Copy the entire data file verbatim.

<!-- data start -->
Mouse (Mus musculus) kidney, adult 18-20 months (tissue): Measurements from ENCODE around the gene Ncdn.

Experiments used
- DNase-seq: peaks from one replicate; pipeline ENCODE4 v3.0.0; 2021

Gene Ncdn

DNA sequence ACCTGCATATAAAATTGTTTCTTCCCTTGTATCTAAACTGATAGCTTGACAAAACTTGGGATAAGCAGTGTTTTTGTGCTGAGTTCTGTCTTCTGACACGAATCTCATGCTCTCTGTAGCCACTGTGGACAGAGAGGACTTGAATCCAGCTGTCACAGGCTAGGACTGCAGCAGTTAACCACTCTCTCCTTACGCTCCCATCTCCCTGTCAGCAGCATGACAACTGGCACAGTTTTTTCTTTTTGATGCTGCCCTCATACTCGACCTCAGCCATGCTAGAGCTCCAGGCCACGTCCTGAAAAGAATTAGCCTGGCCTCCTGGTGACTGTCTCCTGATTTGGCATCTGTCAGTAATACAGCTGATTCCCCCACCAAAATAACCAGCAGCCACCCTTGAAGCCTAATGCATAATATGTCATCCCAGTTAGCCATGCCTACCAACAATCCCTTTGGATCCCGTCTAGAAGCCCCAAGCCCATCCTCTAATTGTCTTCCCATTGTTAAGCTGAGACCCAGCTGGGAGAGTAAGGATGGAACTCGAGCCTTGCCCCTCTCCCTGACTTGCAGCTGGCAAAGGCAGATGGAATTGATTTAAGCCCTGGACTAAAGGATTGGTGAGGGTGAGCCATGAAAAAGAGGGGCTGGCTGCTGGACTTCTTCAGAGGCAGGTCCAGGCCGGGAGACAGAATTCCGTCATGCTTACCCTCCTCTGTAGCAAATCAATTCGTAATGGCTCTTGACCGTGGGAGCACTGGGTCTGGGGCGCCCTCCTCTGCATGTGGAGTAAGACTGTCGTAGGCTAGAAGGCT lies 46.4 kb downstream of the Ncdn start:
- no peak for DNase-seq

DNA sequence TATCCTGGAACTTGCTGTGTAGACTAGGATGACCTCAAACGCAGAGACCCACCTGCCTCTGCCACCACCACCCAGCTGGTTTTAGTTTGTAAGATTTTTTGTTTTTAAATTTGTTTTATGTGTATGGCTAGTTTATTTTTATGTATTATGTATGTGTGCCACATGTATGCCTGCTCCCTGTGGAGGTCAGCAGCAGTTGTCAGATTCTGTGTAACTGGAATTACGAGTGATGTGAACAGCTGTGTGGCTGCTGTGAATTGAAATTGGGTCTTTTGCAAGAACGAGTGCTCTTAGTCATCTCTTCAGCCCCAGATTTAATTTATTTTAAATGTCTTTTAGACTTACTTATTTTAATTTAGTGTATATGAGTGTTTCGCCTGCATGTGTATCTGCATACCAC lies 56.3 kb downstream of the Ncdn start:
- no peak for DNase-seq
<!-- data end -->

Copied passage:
Mouse (Mus musculus) kidney, adult 18-20 months (tissue): Measurements from ENCODE around the gene Ncdn.

Experiments used
- DNase-seq: peaks from one replicate; pipeline ENCODE4 v3.0.0; 2021

Gene Ncdn

DNA sequence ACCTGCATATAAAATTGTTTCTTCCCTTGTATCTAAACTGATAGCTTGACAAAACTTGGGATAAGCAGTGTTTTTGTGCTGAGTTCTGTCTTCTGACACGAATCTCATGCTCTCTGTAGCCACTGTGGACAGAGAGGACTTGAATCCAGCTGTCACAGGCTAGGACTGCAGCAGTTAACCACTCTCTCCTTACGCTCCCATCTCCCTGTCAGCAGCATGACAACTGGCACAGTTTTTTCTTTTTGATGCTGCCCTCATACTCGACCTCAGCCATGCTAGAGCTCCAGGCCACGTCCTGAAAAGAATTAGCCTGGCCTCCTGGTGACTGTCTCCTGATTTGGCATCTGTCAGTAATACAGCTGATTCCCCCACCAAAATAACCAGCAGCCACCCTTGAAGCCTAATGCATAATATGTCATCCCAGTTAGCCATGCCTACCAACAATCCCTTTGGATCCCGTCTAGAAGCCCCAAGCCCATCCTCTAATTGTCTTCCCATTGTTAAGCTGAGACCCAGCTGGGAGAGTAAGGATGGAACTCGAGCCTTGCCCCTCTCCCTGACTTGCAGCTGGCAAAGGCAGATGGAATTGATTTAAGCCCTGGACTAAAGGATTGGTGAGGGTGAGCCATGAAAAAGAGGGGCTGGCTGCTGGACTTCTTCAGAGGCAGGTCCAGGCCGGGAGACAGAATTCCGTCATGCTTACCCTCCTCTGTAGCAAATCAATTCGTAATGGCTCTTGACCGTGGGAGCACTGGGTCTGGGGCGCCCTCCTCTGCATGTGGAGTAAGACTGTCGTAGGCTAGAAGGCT lies 46.4 kb downstream of the Ncdn start:
- no peak for DNase-seq

DNA sequence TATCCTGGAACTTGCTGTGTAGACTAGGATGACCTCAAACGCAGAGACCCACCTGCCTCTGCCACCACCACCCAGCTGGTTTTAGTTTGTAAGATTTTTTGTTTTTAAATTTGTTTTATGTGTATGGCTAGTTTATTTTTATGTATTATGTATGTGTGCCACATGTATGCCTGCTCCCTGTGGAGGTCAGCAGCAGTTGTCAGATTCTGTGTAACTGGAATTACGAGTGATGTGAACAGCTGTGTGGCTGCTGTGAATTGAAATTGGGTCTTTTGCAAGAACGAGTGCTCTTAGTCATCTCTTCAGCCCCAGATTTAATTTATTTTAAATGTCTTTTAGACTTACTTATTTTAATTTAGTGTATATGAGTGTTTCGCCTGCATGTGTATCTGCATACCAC lies 56.3 kb downstream of the Ncdn start:
- no peak for DNase-seq